by Gary Gordon
This is an introductory course on the American Revolution, so it must be said at the outset this course will not cover everything there is to say about the event and those years.
This is not a course about battles.
The attempt here will be to fill in some gaps to allow greater understanding of what took place between the end of “The French and Indian War,” also known as “The Seven Years War,” and the end of the War of 1812, when the United States’ victory over the British secured it as a nation with status to be reckoned with in the modern world.
The American Revolution was more than the Boston Massacre, the Boston Tea Party, the battles of Lexington and Concord, Valley Forge and Yorktown; the Declaration of Independence; and Constitution. The War of 1812 was more than the Battle of New Orleans.
A more complete story includes what led to the Tea Party, the arguments between the organizers and activists who set in motion the first and second Continental Congresses, the arguments about what the victory in The Cause meant after the British were defeated, arguments over the nature of the union and government, all of which redound to our times. Nothing was preordained, nothing was inevitable.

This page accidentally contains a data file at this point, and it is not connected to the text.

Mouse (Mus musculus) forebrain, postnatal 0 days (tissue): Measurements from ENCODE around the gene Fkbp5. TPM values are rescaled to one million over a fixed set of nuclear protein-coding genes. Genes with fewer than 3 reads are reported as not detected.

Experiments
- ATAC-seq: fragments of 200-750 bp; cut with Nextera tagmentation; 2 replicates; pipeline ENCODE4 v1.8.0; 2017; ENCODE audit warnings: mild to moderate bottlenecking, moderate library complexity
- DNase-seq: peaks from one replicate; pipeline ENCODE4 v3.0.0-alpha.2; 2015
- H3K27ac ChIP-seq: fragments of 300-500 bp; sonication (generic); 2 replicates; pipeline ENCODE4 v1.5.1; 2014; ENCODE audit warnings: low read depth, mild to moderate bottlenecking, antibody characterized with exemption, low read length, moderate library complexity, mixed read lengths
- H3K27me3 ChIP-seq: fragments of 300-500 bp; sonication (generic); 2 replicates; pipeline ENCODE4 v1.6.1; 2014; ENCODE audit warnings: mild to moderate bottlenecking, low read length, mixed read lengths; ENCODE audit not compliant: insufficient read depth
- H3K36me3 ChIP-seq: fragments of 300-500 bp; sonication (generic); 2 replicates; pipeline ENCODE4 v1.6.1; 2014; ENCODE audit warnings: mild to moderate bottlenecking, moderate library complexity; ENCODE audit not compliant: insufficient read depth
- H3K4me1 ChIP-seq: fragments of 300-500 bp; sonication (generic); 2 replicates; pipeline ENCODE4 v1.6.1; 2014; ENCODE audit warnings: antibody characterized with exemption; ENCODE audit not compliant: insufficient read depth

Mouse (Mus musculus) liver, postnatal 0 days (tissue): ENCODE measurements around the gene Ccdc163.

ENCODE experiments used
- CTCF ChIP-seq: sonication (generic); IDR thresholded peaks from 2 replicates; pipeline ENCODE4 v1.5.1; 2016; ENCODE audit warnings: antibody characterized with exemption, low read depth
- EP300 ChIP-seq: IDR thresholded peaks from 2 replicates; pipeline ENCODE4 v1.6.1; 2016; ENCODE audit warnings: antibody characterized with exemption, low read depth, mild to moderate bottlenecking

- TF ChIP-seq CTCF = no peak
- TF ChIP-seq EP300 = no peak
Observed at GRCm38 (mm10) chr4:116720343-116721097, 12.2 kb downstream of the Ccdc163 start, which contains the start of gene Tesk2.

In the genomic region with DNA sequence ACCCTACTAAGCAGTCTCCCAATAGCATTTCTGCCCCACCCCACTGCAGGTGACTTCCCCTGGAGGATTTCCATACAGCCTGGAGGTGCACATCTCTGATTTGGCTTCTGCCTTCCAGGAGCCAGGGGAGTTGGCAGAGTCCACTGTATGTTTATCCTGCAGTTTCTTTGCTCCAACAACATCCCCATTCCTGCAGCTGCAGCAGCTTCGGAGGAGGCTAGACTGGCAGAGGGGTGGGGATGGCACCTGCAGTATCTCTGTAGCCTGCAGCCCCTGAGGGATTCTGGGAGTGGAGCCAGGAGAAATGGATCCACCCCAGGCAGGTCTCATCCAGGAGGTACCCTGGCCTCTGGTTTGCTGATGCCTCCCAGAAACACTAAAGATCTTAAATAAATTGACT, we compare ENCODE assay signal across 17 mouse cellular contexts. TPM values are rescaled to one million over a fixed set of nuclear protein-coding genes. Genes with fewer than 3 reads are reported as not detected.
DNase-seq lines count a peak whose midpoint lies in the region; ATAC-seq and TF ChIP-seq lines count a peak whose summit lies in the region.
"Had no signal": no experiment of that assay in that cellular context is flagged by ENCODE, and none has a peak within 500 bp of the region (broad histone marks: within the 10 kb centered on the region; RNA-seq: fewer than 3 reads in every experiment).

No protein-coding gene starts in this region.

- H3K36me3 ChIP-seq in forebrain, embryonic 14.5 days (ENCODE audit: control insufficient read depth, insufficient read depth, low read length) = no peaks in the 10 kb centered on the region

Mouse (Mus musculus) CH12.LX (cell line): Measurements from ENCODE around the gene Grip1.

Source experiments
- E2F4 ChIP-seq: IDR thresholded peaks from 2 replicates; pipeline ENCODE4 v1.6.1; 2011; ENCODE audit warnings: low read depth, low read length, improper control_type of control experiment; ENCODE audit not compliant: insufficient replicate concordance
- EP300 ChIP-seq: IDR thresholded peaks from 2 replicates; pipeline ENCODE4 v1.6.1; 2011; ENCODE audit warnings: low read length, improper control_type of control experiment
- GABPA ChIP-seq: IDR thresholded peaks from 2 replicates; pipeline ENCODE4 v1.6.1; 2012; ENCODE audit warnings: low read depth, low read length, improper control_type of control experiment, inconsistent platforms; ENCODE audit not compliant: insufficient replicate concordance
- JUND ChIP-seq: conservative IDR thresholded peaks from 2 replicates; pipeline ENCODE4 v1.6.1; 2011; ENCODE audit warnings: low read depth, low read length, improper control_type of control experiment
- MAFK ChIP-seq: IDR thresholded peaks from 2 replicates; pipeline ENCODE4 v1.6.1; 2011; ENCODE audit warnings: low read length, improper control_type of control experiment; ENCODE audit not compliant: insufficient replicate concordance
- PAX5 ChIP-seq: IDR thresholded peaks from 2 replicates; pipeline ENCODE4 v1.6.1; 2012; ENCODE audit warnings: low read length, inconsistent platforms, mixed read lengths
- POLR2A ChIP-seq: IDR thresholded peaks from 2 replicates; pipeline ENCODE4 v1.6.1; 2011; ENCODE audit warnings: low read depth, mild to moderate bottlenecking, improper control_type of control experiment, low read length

Over the years, as I read more and more about this period I was astounded by what I didn’t know, didn’t learn in high school or college — all during a time that allegedly preceded the “dumbing down of America.”
I’ve created this course to share what I’ve learned, to fill in the gaps. I don’t have an agenda. I am not planning to state a single one-sentence wrap-it-all-up conclusion; I’m not going to draw conclusions: that’s for you to do.
One conclusion you may draw is you want to learn more about the creation of the nation.
This course will not focus on battles, instead this is an introductory course on information usually left aside when discussing the American Revolution.
The post-war period will include the disagreements over the reasons for the war, the Federalist and anti-Federalist papers, a strong or weak central government; the Whiskey Rebellion, the Alien and Sedition Acts, the lead-up to the War of 1812 and its immediate aftermath, after which the United States began to be recognized as a nation among nations.
HIS0039.1F1 | 5 weeks | Tuesdays
Starts: 4/12/2022, 6:30 PM–8:45 PM
Instructor: Gary Gordon
Location: SF – NW CAMPUS S-221
3000 NW 83rd St, Gainesville
Course Fee: $69.00
Register at: sfcollege.edu/cied/communityed/index